Timekeeping
By Ed Estlow
on 8.6.13
Photo by Ressence

The Ressence Type 3 ($34,600) is a totally modernistic design, unique in every sense of the word — something very refreshing in today’s horological world of “my watch has more tourbillons than your watch”. The Type 3 indicates time with an interesting take on a regulateur style. The main dial rotates once an hour, with its white Super-LumiNova “hand” indicating minutes. This dial also contains three additional sub-dial indicators for hours, seconds, and day of the week, each rotating on their respective axes and at the same time revolving with the main dial. An additional outer ring rotates to indicate day of the month.

The convex dial is housed in a liquid-filled sapphire dome-shaped crystal containing the module which indicates time, day, and date (there are a whopping 28 gears and 57 jewels in this module alone). The liquid (naphtha) fills the thin gap between dial and crystal, and has a refractive index very close to that of sapphire; this means light hardly bends at all while it passes through, and makes all marks and indications — in white, grey, or orange Super-LumiNova — appear to be on the surface of the sapphire rather than under it.

A slice of titanium separates this hermetically sealed module from the modified ETA 2824 movement used to generate the time — the only connection between movement and display is via micro-magnetic fields. And the singularity of this watch doesn’t stop at its front side. There is no conventional crown. Instead, the winding mechanism is activated by inverting the watch, which engages the gravitational gearing and allows one to wind the watch by rotating the sapphire case back clockwise. Turning the case back through 200 degrees sets the date, and a counter-clockwise twist sets the time.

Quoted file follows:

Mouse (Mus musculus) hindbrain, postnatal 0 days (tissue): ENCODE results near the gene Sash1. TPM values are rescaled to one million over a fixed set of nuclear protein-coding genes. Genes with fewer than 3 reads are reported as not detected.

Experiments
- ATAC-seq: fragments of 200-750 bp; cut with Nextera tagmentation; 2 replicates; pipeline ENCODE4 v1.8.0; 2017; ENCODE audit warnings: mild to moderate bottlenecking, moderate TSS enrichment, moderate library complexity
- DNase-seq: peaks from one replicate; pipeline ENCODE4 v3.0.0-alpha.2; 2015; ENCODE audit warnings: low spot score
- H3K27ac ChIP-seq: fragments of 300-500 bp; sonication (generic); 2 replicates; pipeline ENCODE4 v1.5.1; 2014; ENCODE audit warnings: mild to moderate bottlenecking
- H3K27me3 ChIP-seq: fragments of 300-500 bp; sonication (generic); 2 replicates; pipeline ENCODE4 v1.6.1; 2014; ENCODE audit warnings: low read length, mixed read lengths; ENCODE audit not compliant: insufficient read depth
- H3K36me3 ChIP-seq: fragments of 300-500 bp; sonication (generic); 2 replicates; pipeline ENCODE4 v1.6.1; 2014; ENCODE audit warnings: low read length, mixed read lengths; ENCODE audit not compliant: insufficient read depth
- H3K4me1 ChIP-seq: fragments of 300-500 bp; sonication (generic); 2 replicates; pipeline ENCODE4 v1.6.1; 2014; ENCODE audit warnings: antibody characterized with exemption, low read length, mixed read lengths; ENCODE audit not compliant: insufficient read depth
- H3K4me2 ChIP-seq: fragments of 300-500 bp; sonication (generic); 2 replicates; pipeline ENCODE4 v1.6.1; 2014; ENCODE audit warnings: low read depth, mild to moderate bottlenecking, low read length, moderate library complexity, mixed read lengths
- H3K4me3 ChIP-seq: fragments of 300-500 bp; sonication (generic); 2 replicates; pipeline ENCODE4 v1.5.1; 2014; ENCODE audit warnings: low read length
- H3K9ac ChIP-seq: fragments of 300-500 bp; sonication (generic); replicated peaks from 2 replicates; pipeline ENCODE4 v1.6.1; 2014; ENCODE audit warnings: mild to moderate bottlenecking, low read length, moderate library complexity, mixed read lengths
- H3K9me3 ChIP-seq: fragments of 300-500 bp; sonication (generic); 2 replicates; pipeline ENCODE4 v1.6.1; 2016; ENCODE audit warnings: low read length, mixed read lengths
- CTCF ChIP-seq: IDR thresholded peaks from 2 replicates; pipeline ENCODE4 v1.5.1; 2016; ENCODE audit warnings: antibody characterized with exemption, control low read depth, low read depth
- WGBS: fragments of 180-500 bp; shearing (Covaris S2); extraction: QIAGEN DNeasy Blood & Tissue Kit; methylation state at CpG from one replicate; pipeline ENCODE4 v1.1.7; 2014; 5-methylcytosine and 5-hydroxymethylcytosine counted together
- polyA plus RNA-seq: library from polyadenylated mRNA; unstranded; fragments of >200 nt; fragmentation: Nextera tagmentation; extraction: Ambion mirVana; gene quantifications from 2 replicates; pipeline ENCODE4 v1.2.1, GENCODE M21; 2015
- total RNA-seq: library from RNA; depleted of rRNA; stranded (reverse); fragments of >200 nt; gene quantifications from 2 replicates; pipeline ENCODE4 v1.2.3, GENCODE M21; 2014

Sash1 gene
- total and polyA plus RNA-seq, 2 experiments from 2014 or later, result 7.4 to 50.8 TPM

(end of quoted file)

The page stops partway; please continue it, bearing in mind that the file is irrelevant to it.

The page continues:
All of this comes together in a timepiece you need to touch and feel firsthand to truly appreciate. We give you the next best thing in our breakdown above.

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timekeeping-promo-logo-gear-patrolThis article is part of GP's fresh new face to TIMEKEEPING, a weekly chronicle on the utility, design, tradition and innovation of watches.